Hong Kong government bans vigil for victims of 1989 Tiananmen​ Square massacre

Hong Kong government bans vigil for victims of 1989 Tiananmen​ Square massacre

On June 4th each year, tens of thousands traditionally gather in Hong Kong’s Victoria Park to commemorate the 1989 Tiananmen Square massacre. Nobody is allowed to know the true number of victims, while estimates range from the official figure of three hundred, to several thousand.

This year the Hong Kong government, presumably under orders from the perpetrators of the massacre, the Chinese Communist Party, has closed off the park and arrested the vigil’s organiser, Chow Hang Tung, vice-chairwoman of the Hong Kong Alliance in Support of Patriotic Democratic Movements of China.

Thousands of police officers are expected to patrol the city’s streets on Friday to prevent gatherings of people lighting candles for the pro-democracy protesters killed by Chinese troops in Beijing 32 years ago.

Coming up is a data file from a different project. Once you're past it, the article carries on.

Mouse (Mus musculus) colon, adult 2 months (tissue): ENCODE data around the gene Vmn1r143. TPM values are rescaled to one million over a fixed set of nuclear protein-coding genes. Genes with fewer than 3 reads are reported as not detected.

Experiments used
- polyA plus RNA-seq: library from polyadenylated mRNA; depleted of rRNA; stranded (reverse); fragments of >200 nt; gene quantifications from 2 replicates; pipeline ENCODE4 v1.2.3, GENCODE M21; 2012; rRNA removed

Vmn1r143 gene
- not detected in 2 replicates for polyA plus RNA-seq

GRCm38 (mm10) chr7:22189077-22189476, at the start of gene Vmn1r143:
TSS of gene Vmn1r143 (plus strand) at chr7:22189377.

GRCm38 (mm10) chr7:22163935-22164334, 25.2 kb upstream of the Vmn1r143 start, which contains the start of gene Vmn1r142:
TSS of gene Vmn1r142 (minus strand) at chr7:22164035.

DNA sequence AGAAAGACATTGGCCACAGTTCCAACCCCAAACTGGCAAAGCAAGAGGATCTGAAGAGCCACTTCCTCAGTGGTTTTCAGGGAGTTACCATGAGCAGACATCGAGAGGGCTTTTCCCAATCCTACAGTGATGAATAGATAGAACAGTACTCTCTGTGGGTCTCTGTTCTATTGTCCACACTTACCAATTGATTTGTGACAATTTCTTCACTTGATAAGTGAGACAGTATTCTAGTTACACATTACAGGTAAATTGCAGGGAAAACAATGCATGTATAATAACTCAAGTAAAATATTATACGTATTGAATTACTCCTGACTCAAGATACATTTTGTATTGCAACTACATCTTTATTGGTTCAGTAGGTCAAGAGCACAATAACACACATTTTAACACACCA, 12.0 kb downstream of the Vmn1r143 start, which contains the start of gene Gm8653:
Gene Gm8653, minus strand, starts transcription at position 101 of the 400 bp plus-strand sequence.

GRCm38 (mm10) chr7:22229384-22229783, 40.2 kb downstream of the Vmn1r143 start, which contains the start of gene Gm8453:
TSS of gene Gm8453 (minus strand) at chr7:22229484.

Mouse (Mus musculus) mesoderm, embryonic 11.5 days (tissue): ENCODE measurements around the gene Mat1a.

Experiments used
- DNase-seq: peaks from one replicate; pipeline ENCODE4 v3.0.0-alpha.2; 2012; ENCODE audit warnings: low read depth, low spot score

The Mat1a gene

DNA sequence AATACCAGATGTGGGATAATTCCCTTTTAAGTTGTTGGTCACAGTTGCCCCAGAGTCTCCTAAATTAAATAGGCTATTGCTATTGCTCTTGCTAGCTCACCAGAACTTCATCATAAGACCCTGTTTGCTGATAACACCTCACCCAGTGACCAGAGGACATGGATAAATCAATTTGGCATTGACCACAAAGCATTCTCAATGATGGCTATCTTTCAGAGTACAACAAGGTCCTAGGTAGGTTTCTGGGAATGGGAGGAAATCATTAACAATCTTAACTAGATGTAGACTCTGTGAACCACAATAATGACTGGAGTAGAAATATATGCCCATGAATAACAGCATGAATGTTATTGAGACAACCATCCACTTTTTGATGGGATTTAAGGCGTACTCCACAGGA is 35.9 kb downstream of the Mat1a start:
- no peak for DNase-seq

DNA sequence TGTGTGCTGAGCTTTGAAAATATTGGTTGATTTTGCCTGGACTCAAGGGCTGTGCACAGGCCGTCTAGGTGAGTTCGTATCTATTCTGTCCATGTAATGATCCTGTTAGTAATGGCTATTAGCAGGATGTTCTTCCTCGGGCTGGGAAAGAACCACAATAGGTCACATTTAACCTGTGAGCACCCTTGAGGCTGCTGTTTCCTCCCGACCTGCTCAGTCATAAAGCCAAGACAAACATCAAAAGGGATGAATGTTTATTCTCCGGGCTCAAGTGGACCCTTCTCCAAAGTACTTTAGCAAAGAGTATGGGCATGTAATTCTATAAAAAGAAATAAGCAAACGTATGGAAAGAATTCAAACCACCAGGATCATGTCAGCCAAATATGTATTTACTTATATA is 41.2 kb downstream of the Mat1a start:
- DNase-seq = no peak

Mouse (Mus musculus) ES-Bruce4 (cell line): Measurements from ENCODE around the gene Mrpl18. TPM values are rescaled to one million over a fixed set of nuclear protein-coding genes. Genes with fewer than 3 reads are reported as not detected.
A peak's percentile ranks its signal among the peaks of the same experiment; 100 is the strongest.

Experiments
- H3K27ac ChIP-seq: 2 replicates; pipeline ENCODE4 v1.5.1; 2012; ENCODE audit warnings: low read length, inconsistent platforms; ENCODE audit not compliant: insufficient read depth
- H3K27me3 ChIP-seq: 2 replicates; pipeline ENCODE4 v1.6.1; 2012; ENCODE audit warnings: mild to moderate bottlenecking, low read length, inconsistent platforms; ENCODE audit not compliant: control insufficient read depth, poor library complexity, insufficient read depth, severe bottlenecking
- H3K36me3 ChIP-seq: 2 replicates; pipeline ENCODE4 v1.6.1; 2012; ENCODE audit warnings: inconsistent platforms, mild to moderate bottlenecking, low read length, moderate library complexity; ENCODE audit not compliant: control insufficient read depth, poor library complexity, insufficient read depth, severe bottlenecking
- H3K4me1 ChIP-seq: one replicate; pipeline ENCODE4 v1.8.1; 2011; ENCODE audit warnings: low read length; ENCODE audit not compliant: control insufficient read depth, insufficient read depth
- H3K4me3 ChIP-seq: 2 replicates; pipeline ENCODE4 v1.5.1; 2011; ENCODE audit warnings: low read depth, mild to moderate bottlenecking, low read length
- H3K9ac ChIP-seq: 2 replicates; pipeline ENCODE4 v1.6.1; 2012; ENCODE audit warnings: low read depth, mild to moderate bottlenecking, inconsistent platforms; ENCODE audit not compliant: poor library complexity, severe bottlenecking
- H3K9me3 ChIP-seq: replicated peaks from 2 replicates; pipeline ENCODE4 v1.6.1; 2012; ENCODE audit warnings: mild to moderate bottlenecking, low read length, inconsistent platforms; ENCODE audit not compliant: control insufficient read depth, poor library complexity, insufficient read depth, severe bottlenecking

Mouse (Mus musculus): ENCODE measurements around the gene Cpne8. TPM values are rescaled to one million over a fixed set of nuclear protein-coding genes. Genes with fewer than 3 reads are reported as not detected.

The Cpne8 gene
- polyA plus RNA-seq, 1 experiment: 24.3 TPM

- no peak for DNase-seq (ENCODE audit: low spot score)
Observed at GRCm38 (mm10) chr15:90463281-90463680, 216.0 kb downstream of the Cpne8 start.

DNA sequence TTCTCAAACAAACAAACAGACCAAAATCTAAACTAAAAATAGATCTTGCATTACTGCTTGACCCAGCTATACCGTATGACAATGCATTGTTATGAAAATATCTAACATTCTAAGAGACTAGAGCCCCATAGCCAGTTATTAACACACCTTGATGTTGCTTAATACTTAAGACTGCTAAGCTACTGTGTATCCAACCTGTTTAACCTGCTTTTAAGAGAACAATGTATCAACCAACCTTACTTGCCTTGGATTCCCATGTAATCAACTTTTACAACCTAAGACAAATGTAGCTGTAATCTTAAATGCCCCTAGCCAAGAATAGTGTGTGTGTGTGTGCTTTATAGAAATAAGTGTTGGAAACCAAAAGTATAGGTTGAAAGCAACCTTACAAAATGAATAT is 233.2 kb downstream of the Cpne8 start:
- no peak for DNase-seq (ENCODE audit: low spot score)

The heightened vigilance from authorities was a marked departure from Hong Kong’s cherished freedoms of speech and assembly, bringing the global financial hub closer in line with mainland China’s strict controls on society.

Many plan to light candles again in their neighbourhood, if safe to do so. Activists online called for people to turn on the lights in their homes at 8pm. Some churches will be open for prayers.

Students at Hong Kong University performed the annual ritual of cleaning the Pillar of Shame statue in the campus, an eight-metre-tall monument commemorating Tiananmen.

Image: By ryanne lai — originally posted to Flickr as 香港人一條心, CC BY 2.0, https://commons.wikimedia.org/...

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